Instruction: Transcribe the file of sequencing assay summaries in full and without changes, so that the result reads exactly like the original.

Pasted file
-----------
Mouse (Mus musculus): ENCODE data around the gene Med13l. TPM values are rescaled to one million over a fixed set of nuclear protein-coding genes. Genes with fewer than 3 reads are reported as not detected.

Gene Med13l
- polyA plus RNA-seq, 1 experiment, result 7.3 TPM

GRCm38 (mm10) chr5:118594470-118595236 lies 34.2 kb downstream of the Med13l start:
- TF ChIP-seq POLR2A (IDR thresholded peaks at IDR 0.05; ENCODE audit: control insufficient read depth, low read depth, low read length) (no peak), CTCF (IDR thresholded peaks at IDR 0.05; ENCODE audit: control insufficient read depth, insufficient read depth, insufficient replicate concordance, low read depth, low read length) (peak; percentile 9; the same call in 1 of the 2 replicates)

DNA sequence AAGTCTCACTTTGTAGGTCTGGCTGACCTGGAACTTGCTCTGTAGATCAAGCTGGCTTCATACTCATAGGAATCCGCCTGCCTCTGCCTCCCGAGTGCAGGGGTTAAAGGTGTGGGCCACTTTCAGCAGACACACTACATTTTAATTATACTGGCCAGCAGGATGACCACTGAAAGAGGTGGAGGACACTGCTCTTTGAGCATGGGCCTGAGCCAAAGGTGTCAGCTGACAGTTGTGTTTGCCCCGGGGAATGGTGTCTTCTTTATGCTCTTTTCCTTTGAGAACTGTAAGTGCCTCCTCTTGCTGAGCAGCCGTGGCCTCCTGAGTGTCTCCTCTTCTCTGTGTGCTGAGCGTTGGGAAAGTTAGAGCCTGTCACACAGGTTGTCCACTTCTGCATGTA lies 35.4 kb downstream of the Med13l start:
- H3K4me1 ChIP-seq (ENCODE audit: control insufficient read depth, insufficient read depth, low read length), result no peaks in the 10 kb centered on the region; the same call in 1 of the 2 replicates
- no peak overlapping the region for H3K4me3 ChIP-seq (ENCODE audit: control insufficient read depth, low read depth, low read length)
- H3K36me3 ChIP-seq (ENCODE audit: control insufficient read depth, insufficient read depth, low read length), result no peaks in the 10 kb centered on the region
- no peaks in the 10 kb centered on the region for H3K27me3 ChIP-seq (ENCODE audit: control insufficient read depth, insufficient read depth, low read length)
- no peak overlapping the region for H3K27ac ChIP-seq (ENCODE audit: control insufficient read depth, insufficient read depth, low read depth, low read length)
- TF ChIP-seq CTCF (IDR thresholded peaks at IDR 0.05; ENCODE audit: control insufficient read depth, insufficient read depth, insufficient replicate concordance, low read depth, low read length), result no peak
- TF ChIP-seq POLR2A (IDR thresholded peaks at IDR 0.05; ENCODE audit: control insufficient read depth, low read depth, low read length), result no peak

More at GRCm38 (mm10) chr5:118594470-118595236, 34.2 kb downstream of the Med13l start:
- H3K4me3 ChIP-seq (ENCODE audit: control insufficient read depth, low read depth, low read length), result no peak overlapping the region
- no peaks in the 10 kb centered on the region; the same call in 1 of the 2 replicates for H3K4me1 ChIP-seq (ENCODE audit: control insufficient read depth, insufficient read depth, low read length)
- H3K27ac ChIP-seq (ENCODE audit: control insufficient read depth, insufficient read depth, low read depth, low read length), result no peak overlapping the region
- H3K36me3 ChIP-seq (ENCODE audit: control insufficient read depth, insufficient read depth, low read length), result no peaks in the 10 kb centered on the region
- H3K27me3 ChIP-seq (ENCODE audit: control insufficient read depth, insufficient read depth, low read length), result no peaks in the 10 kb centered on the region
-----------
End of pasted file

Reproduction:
Mouse (Mus musculus): ENCODE data around the gene Med13l. TPM values are rescaled to one million over a fixed set of nuclear protein-coding genes. Genes with fewer than 3 reads are reported as not detected.

Gene Med13l
- polyA plus RNA-seq, 1 experiment, result 7.3 TPM

GRCm38 (mm10) chr5:118594470-118595236 lies 34.2 kb downstream of the Med13l start:
- TF ChIP-seq POLR2A (IDR thresholded peaks at IDR 0.05; ENCODE audit: control insufficient read depth, low read depth, low read length) (no peak), CTCF (IDR thresholded peaks at IDR 0.05; ENCODE audit: control insufficient read depth, insufficient read depth, insufficient replicate concordance, low read depth, low read length) (peak; percentile 9; the same call in 1 of the 2 replicates)

DNA sequence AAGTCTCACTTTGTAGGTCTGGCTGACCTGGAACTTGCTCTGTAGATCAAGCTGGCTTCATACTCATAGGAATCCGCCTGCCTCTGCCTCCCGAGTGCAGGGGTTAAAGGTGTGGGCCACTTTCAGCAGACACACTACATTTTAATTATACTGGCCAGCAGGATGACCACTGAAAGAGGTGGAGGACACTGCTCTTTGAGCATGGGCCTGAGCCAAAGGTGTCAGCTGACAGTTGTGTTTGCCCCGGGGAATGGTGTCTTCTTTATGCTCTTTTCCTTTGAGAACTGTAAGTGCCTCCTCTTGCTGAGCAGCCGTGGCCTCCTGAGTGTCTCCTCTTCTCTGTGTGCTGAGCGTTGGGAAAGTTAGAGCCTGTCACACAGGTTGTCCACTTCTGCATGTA lies 35.4 kb downstream of the Med13l start:
- H3K4me1 ChIP-seq (ENCODE audit: control insufficient read depth, insufficient read depth, low read length), result no peaks in the 10 kb centered on the region; the same call in 1 of the 2 replicates
- no peak overlapping the region for H3K4me3 ChIP-seq (ENCODE audit: control insufficient read depth, low read depth, low read length)
- H3K36me3 ChIP-seq (ENCODE audit: control insufficient read depth, insufficient read depth, low read length), result no peaks in the 10 kb centered on the region
- no peaks in the 10 kb centered on the region for H3K27me3 ChIP-seq (ENCODE audit: control insufficient read depth, insufficient read depth, low read length)
- no peak overlapping the region for H3K27ac ChIP-seq (ENCODE audit: control insufficient read depth, insufficient read depth, low read depth, low read length)
- TF ChIP-seq CTCF (IDR thresholded peaks at IDR 0.05; ENCODE audit: control insufficient read depth, insufficient read depth, insufficient replicate concordance, low read depth, low read length), result no peak
- TF ChIP-seq POLR2A (IDR thresholded peaks at IDR 0.05; ENCODE audit: control insufficient read depth, low read depth, low read length), result no peak

More at GRCm38 (mm10) chr5:118594470-118595236, 34.2 kb downstream of the Med13l start:
- H3K4me3 ChIP-seq (ENCODE audit: control insufficient read depth, low read depth, low read length), result no peak overlapping the region
- no peaks in the 10 kb centered on the region; the same call in 1 of the 2 replicates for H3K4me1 ChIP-seq (ENCODE audit: control insufficient read depth, insufficient read depth, low read length)
- H3K27ac ChIP-seq (ENCODE audit: control insufficient read depth, insufficient read depth, low read depth, low read length), result no peak overlapping the region
- H3K36me3 ChIP-seq (ENCODE audit: control insufficient read depth, insufficient read depth, low read length), result no peaks in the 10 kb centered on the region
- H3K27me3 ChIP-seq (ENCODE audit: control insufficient read depth, insufficient read depth, low read length), result no peaks in the 10 kb centered on the region